While crossing the lake a chorus of frogs sing. And that is all you're going to hear about them so why are they part of the title? Another mystery hidden from me when trying to understand Greek literature. Sigh.

While in Hades Dionysus trades places with Xanthias but this backfires on him as Xanthias, pretending to be Heracles acts offended with Aeacus, the doorman to Pluto's house, and demands Aeacus flog his "servant" (Dionysus) to prove his innocence. Later both Dionysus and Xanthias claim to be gods and are tortured to see if they are. The dialogue to this is pretty funny.

Aeacus: I'll give you blow for blow.
Xanthus: A good idea.
Aeacus: I struck you.
Xanthias (increduously) No.
Aeacus: Now then I'll strike the other. (Strikes Dionysus.)
Dionysus: Tell me when?
Aeacus: I struck you.
Dionysus: Struck me? Then why didn't I sneeze?
Aeacus: I'll try the other again.
Xanthia: Good gracious!
Aeacus: Not hurt you, did I?
Xanthias: No, I merely thought of the Diomeian feast of Heracles.
Aeacus: A holy man! 'Tis now the other's turn.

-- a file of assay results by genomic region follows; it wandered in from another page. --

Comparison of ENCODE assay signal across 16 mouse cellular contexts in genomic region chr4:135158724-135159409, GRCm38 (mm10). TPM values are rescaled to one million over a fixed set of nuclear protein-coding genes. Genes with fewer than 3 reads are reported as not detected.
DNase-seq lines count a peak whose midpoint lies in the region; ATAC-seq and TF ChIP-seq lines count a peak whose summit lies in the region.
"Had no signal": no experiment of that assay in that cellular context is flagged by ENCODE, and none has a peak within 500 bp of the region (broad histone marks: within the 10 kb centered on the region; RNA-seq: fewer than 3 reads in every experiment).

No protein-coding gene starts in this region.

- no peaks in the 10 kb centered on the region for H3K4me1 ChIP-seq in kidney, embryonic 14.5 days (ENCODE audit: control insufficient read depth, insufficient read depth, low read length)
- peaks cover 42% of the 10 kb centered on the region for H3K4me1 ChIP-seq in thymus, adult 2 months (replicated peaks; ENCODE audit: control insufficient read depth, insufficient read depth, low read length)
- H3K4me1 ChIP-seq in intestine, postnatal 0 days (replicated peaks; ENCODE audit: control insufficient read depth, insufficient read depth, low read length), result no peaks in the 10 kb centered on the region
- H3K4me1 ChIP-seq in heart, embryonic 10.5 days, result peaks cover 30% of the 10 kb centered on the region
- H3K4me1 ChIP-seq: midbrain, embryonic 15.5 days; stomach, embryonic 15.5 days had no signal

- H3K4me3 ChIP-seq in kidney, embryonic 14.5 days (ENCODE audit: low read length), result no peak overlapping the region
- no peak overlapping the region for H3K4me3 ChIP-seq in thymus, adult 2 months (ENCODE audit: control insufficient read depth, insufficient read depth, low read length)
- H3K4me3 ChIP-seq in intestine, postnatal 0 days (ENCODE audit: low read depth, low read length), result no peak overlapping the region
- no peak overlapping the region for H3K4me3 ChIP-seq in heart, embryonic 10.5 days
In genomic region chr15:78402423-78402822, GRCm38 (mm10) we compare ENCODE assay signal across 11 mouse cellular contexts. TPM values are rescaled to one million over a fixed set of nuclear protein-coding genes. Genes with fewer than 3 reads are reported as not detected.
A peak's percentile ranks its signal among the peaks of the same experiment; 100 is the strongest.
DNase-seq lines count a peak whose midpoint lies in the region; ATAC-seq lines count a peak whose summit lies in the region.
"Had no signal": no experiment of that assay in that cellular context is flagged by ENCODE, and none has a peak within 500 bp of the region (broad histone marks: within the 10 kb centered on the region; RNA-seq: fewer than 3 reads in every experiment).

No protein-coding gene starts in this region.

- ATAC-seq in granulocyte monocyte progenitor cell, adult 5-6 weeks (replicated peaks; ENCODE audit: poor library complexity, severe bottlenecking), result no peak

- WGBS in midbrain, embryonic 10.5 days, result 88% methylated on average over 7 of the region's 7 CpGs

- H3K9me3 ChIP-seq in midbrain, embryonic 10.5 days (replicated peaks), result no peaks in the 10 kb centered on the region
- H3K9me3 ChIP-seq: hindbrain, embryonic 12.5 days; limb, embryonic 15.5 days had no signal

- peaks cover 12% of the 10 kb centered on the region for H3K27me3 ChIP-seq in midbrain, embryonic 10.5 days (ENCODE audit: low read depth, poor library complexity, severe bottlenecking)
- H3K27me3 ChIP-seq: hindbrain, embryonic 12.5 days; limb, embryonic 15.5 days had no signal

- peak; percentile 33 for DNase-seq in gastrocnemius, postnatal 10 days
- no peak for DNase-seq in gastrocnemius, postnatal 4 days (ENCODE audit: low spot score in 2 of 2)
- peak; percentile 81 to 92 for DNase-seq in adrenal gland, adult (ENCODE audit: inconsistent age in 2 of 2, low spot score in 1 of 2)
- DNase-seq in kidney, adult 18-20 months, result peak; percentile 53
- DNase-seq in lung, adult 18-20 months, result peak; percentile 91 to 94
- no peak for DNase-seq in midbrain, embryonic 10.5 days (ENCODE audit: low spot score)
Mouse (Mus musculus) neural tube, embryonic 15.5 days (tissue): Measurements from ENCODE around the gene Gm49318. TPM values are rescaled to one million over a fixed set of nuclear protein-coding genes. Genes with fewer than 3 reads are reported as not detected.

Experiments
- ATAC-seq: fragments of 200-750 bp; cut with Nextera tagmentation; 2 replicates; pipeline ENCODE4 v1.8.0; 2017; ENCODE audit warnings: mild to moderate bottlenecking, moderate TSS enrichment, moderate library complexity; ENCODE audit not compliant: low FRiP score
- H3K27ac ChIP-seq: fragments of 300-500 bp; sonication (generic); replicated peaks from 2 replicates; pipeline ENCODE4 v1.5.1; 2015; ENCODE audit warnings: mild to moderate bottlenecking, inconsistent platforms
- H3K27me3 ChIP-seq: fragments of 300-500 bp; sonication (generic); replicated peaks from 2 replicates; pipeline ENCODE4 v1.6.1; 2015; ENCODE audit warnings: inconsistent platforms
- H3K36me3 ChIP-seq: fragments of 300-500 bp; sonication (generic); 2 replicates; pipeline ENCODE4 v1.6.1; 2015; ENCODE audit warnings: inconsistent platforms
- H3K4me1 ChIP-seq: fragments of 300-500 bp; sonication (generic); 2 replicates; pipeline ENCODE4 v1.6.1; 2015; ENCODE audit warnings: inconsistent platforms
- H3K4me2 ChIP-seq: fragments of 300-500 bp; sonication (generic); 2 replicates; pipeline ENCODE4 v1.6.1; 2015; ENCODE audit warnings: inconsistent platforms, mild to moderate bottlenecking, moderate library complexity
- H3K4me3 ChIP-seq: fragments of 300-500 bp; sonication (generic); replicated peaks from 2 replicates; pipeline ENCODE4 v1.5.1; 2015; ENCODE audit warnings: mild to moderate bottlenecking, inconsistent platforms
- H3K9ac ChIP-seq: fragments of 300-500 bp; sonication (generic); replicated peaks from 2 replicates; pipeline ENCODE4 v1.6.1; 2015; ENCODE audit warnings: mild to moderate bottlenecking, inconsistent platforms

Dionysus: Hi! Hi!
Aeacus: But why these tears?
Dionysus: There's such a smell of onions.

And so on. It goes on for a while and each time Xanthias and Dionysus react in pain they find some excuse to explain away their reaction. It's pretty funny.

What I enjoyed, apart from the silliness, was the structure of the poem. How accurate Benjamin Bickley Rogers was I'll never know because I'm no ancient Greek scholar but his translation into English was highly successful in its rhythm and rhyme. I found myself rollicking along on my eilliptical as I read the "question and answer" dialogue. Here's an example:

I showed them scenes of common life,
                                                           the things we know and see,
Where any blunder would at once
                                                          by all detected be.
I never blustered once
                                                         their breath and wits away